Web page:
There are many other struggles FMGs face, and many of them are unique to the student and their home country, but inherent in all of these struggles is increased stress that can negatively impact the outcomes of residency placement. That is why FMGs must develop coping strategies to handle stress and keep their minds focused on the goal.

  1. Personal Resources: One of the most important strengths that a FMG can develop is personal resources. These are skills and actions that one takes in order to avoid fatigue and burnout, which can create an abrupt end to residency pursuits. For example, a FMG may practice breathing techniques, yoga or meditation in order to center himself or herself on his goals. FMGs may need to take personal time to reconnect with their own lives, which may seem displaced in a different country. Music can be a valuable reminder of home. There are endless possibilities when it comes to personal resources, and it is important that FMGs identify these resources prior to the time when they are needed. In this way, they will be emotionally prepared for stressful transitions.
  2. Social Support: Alternatively, social support can be as essential as personal resources. It is very easy to hide from social interactions when faced with communication and cultural differences, but this actually increases stress for the inevitable social interactions that will need to take place for successful residency placement. Orientation and acculturation programs are available to assist FMGs in mixing American culture with that of their own, so they can achieve residency placement success without discarding their own traditions completely.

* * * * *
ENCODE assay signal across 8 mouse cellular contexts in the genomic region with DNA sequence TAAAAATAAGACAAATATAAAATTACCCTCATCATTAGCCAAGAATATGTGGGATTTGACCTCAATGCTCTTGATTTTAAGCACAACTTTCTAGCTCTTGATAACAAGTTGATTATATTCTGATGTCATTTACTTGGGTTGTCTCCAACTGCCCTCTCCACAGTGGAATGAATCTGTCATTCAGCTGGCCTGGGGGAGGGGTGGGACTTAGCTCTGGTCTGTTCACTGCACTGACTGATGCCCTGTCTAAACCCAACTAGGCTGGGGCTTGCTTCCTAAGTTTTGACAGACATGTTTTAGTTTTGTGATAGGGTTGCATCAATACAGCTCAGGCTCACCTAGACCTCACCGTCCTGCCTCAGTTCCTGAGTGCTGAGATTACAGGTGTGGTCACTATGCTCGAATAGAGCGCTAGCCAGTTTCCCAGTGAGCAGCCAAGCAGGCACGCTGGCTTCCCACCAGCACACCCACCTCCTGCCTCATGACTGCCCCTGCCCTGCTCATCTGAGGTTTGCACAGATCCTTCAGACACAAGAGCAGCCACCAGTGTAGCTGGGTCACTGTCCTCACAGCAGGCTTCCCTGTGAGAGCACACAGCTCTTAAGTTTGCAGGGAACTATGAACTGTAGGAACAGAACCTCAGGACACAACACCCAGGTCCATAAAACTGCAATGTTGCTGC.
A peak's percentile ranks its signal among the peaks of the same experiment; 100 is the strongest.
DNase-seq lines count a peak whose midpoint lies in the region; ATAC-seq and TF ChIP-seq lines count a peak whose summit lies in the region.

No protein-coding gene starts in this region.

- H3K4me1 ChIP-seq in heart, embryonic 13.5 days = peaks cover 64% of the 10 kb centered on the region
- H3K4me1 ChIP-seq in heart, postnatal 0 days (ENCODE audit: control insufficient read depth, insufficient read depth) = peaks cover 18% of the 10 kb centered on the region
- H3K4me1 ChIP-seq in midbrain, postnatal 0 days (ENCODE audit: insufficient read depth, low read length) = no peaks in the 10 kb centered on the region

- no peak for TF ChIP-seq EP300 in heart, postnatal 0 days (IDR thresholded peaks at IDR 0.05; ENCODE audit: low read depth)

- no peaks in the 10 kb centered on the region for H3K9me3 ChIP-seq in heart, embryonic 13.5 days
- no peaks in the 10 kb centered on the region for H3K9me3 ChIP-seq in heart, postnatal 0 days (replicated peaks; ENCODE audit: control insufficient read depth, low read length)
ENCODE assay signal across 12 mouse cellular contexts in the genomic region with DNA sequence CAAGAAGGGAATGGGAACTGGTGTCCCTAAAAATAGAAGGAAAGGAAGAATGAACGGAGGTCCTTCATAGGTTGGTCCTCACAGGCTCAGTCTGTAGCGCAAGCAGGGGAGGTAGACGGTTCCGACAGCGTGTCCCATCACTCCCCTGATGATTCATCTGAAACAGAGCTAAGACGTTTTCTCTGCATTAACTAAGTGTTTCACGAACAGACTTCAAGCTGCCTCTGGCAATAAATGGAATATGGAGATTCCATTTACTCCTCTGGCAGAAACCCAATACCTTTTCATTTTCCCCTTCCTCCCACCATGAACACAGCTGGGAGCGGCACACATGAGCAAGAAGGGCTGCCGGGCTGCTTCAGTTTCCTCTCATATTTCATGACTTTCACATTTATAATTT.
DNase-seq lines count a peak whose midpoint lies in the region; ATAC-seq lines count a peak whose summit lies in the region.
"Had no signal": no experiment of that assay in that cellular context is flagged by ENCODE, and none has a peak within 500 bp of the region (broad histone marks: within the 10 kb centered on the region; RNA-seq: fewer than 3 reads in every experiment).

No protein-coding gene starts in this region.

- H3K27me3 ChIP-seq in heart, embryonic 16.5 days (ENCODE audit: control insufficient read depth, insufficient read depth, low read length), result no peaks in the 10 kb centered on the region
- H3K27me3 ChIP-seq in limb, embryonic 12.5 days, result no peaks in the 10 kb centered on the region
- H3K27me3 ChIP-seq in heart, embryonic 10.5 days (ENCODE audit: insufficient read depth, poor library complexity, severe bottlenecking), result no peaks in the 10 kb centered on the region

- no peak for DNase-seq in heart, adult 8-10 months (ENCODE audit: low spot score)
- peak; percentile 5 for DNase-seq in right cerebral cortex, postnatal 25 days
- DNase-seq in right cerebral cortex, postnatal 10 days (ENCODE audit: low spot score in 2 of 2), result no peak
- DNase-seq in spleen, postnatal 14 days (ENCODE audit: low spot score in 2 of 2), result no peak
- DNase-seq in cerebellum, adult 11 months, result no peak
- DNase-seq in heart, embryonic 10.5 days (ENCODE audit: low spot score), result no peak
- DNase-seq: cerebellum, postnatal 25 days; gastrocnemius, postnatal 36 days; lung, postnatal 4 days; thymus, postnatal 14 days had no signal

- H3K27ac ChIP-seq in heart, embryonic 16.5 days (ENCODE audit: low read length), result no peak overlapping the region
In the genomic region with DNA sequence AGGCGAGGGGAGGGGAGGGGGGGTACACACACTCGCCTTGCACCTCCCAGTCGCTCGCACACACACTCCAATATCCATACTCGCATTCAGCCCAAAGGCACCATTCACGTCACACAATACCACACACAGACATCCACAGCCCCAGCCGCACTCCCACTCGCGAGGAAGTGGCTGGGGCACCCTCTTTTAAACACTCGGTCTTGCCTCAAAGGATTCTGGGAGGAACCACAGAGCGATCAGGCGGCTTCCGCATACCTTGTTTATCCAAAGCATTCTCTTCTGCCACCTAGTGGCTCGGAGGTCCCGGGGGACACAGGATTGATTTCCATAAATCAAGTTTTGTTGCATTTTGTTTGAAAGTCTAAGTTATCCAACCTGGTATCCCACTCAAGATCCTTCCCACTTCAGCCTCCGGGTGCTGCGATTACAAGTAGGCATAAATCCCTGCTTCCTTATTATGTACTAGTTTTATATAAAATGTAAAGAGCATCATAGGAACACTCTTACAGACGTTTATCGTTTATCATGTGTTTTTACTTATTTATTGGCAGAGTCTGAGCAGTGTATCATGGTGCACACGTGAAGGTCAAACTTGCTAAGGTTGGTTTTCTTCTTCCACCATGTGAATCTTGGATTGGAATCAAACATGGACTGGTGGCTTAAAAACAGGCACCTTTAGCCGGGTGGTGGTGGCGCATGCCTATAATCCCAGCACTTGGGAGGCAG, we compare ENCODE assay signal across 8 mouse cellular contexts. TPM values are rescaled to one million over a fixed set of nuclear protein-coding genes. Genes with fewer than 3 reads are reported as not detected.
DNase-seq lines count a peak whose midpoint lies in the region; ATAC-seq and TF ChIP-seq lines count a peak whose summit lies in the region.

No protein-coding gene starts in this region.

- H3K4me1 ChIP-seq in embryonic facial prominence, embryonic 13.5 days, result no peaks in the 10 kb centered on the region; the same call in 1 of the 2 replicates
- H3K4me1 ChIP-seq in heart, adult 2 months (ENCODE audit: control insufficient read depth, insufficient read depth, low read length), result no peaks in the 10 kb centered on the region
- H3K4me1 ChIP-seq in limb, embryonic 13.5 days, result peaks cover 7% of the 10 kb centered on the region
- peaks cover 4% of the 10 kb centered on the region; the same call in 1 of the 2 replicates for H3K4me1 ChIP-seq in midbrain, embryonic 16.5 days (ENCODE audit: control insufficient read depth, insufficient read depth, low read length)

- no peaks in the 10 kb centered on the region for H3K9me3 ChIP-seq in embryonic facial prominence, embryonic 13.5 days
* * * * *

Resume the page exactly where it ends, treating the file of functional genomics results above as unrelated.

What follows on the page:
It is essential to FMGs that they remember their own cultural identities while blending that with American culture in order to provide effective care that is in line with American Medical School standards. It is a stressful challenge to maintain both the past identity of a home country while integrating that with American culture. This is why FMGs must focus on coping strategies, which will become easy to implement when needed if they are developed in preparation to stressors instead of on an as-needed basis.

U.S. Clinical Electives/Clerkships Increase Confidence and Confirm Education

Foreign medical graduates make up 25 percent of the working physicians in the United States, yet the U.S. does not have standardized accreditations for these medical schools. As a result, the quality of the education received abroad has been questioned by policymakers and voters. That is not to say that foreign medical schools are not of high quality, but foreign medical students seeking U.S. residencies have difficulties with successful placements if they cannot prove U.S. clinical experience. This is why U.S. clinical electives/clerkships are integral to the education process.

The outlook for foreign medical graduate’s placement in U.S. residency programs is good. In 2010, 2,881 non-U.S. citizen foreign medical graduates were placed into residency programs, but that number increased to 3,641 in 2015. That is 760 more filled positions by non-U.S. citizens. This is not what was originally predicted, and the outlook was predicted to be negative for non-U.S. citizens. However, the National Residents Matching Program (NRMP) has determined the cause of the increase in non-citizen medical graduate placements to be the shortage of U.S. medical graduates to fill the positions. There are simply not enough graduates to fill the available positions. This is good for foreign medical students, but they still have to be able to prove quality education.

Residency directors have acknowledged difficulty placing non-U.S. graduates do to non-standardized education measures, but there may also be biases present among some who simply don’t know if foreign medical schools are producing the quality of residents desired. This is why clinical electives/clerkships work so well: they give non-U.S trained medical students clinical experience under well-reputed Attending Physicians. This results in multiple benefits when it comes to applying for residency programs and interviewing during the Match process.